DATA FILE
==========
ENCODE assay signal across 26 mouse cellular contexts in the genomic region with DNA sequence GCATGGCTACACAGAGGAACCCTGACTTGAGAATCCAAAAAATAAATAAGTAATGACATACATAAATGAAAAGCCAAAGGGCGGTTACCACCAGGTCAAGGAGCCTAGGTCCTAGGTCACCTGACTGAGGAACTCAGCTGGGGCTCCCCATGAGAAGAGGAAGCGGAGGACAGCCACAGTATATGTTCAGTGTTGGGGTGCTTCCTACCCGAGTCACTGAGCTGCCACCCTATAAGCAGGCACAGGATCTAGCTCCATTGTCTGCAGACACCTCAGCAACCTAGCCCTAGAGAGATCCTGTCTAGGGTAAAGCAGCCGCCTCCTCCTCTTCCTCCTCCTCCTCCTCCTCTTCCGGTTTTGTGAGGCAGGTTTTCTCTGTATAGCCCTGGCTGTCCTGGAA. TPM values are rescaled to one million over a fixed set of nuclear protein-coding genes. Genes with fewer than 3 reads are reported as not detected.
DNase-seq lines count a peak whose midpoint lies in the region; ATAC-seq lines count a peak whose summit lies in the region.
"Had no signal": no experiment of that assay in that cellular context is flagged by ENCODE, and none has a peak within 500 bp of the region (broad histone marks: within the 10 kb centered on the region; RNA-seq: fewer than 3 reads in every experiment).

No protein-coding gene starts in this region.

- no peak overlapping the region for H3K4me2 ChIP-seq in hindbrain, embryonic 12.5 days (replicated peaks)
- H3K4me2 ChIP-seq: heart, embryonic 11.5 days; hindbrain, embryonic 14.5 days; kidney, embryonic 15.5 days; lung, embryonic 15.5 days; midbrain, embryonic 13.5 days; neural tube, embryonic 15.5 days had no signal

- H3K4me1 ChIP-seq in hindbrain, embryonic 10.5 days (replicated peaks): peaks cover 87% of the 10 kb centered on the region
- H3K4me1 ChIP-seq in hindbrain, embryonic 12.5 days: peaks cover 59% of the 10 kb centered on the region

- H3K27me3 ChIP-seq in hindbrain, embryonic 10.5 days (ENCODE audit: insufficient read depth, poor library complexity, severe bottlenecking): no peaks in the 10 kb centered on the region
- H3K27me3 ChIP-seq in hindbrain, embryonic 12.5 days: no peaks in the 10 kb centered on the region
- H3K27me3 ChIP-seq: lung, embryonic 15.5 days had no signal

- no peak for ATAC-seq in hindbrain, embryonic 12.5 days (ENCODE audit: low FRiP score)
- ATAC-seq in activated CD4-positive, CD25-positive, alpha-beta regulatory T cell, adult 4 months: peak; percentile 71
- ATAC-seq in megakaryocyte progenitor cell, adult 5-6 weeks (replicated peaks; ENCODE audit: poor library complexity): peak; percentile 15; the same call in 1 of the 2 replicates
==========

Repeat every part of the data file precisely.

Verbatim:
ENCODE assay signal across 26 mouse cellular contexts in the genomic region with DNA sequence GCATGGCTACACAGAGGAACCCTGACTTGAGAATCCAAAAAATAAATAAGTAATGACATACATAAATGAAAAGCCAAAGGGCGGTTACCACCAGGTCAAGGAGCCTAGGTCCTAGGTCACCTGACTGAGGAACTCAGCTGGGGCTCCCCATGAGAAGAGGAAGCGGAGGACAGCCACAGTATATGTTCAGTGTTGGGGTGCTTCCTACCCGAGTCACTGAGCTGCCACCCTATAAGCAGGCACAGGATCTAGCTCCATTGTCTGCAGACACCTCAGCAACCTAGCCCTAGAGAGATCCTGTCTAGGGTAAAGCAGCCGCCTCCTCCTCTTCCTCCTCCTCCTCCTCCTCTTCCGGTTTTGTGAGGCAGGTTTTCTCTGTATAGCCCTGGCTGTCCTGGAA. TPM values are rescaled to one million over a fixed set of nuclear protein-coding genes. Genes with fewer than 3 reads are reported as not detected.
DNase-seq lines count a peak whose midpoint lies in the region; ATAC-seq lines count a peak whose summit lies in the region.
"Had no signal": no experiment of that assay in that cellular context is flagged by ENCODE, and none has a peak within 500 bp of the region (broad histone marks: within the 10 kb centered on the region; RNA-seq: fewer than 3 reads in every experiment).

No protein-coding gene starts in this region.

- no peak overlapping the region for H3K4me2 ChIP-seq in hindbrain, embryonic 12.5 days (replicated peaks)
- H3K4me2 ChIP-seq: heart, embryonic 11.5 days; hindbrain, embryonic 14.5 days; kidney, embryonic 15.5 days; lung, embryonic 15.5 days; midbrain, embryonic 13.5 days; neural tube, embryonic 15.5 days had no signal

- H3K4me1 ChIP-seq in hindbrain, embryonic 10.5 days (replicated peaks): peaks cover 87% of the 10 kb centered on the region
- H3K4me1 ChIP-seq in hindbrain, embryonic 12.5 days: peaks cover 59% of the 10 kb centered on the region

- H3K27me3 ChIP-seq in hindbrain, embryonic 10.5 days (ENCODE audit: insufficient read depth, poor library complexity, severe bottlenecking): no peaks in the 10 kb centered on the region
- H3K27me3 ChIP-seq in hindbrain, embryonic 12.5 days: no peaks in the 10 kb centered on the region
- H3K27me3 ChIP-seq: lung, embryonic 15.5 days had no signal

- no peak for ATAC-seq in hindbrain, embryonic 12.5 days (ENCODE audit: low FRiP score)
- ATAC-seq in activated CD4-positive, CD25-positive, alpha-beta regulatory T cell, adult 4 months: peak; percentile 71
- ATAC-seq in megakaryocyte progenitor cell, adult 5-6 weeks (replicated peaks; ENCODE audit: poor library complexity): peak; percentile 15; the same call in 1 of the 2 replicates